A man on holiday

Travelling abroad and epilepsy

Our Helpline & Information Officer, Uschi Stickroth looks at travelling abroad whilst living with epilepsy.

It’s the time of year when many people will be planning their summer holidays abroad.

With Covid-19 restrictions finally lifting, there are people desperate for some summer sun after two years of restrictions and staying at home.

We want to make it easy for people living with epilepsy to prepare for a trip abroad so you can stay safe and enjoy your well-earned break.

Below is a checklist to help you get the most out of your summer holiday.


Get your Global Health Insurance Card (GHIC)

As the UK has now left the European Union (EU), different arrangements apply when you travel to EU countries.

A Global Health Insurance Card (GHIC) covers you for reduced cost, sometimes free, state healthcare of the EU country you are travelling in.

Please note that each EU country may have a different healthcare system. In some countries, you may have to pay all or at least contribute towards the cost of emergency treatment.

You can use this card for medical emergencies but also for pre-existing conditions which may require some treatment while you are travelling in the EU.

This is good news for people with epilepsy as it can sometimes be more expensive to obtain travel insurance if you have a pre-existing medical condition like epilepsy.

You can apply for a GHIC card free on the NHS (UK) website here. Beware commercial websites which may try to charge you a fee for applying for GHIC.

Please note, that the UK government recommends that you always take out adequate travel insurance to cover costs not covered by GHIC such as the cost of rescue, repatriation, or if you are on a cruise.


Take out travel insurance

Always take out private travel insurance even if the country you are travelling to is covered by your GHIC or European Health Insurance Card (EHIC). More info about an EHIC can be found here.

Some travel insurance companies require you to have a GHIC/EHIC card, always check the small print before you sign up to travel insurance.

You may have to approach some specialist travel insurance companies which specialise in covering pre-existing conditions such as epilepsy.

Epilepsy Scotland has teamed up with Medical Travel Compared – a travel insurance comparison site which brings together many travel insurance companies that specialise in pre-existing medical conditions on one independent site.

For every policy sold via our dedicated link, the company will make a donation to our charity.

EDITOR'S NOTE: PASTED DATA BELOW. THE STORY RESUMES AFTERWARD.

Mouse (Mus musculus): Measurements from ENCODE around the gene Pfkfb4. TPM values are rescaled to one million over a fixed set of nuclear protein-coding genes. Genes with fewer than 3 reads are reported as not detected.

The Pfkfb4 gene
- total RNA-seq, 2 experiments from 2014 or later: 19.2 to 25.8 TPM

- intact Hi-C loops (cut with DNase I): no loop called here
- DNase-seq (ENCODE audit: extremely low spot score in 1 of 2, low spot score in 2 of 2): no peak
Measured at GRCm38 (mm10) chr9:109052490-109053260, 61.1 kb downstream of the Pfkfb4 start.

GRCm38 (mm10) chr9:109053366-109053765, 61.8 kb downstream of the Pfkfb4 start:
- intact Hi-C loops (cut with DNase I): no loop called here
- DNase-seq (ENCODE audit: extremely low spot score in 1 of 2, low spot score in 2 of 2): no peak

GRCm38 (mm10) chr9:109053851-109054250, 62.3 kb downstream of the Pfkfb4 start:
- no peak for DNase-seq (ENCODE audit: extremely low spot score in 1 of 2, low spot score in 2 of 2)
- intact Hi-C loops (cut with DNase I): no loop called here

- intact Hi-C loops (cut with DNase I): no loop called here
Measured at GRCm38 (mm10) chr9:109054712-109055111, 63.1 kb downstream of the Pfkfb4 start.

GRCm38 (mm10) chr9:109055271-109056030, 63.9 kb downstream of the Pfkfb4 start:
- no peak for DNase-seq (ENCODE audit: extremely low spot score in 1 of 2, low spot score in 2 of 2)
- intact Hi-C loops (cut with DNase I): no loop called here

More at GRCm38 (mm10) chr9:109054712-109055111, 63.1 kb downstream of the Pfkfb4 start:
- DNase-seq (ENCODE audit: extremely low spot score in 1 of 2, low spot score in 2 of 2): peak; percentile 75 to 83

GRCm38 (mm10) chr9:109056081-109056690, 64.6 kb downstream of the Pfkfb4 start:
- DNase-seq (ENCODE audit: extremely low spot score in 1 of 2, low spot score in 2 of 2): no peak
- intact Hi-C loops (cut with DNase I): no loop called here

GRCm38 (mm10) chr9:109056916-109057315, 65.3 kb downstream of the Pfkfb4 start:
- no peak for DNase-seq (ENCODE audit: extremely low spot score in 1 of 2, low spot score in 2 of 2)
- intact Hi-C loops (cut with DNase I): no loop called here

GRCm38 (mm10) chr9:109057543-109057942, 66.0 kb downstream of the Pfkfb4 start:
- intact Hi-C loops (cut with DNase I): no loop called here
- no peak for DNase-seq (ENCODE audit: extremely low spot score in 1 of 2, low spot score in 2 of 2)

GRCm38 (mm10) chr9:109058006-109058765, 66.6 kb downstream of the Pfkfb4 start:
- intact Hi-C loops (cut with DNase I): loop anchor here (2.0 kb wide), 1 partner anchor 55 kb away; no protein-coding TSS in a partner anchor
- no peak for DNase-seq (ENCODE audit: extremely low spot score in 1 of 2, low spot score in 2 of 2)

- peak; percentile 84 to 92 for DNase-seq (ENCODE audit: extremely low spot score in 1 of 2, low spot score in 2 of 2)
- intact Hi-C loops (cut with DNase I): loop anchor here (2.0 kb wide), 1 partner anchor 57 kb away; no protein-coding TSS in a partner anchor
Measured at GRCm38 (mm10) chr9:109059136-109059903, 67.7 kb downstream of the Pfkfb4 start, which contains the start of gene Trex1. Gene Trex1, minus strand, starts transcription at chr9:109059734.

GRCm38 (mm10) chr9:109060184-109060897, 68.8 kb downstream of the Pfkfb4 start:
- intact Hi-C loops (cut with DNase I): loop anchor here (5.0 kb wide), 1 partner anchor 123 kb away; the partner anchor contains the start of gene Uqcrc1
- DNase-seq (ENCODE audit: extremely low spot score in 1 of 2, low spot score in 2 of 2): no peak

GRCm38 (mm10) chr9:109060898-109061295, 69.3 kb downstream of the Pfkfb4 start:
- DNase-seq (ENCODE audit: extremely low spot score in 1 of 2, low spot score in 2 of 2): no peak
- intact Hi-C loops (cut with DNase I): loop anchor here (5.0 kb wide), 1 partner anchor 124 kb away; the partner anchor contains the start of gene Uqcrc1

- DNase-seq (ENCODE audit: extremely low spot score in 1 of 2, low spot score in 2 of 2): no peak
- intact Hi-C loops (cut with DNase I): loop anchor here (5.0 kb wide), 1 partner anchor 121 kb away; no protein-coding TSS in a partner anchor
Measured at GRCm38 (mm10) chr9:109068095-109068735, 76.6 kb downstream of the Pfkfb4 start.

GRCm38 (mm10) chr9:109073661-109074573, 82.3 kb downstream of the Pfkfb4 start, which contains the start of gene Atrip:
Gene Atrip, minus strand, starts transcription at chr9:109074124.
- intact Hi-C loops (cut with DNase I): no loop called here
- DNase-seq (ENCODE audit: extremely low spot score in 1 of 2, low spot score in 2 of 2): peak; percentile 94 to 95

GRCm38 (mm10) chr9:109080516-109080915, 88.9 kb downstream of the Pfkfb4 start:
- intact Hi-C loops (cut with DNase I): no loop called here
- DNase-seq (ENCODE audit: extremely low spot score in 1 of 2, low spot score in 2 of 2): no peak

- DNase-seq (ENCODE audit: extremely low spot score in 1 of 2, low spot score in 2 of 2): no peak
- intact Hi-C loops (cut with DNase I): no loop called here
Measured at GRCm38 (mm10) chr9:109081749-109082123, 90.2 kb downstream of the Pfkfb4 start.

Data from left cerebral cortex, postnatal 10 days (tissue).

Simply follow this link to make sure the donation comes to us. You can also access this link from our website here.


Don’t forget your anti-epileptic drugs

And don’t forget to take extra medication in case of an unexpected delay.

You may not get the same kind of brand of your medication or even the same medication in every country. In addition, many travel insurances will not cover you for the loss of medication.

Many people carry their medication in their hand luggage to reduce the risk of medicine getting lost, or at least split it between hand and hold luggage. Keep all your medications in their original containers.

You can flatten the boxes to save on space but keep the labelled boxes as they are proof that these medications are prescribed to you. You can also take a copy of your repeat prescription listing the medications you take.

Current airline security means that you can only carry liquid medication in your hand luggage if it’s in bottles of no more than 100mls per item, which fit in a small one litre sealable clear bag.

Any liquid medicines over 100mls must be carried separately, and you need to carry a prescription or a letter from your doctor with it.


Check if you need a vaccination

Most vaccines can be safely taken by people with epilepsy including COVID-19 vaccines.

If you are travelling to a country that requires you to take anti-malaria medication, seek further medical advice, as some anti-malaria drugs are not suitable for people with epilepsy.


Carry medical identification

This is of course not compulsory, but it can help to have an ID-style card on you or wear medical identification jewellery such as a bracelet or necklace.

This might help first responders or paramedics if you have a seizure and lets them know what medications you take.

We can also post to you one of our free ‘I have epilepsy’ cards. Just email us at contact@epilepsyscotland.org.uk or send us a private message on social media.

For more information, on travelling abroad and epilepsy, please read our factsheet by clicking here.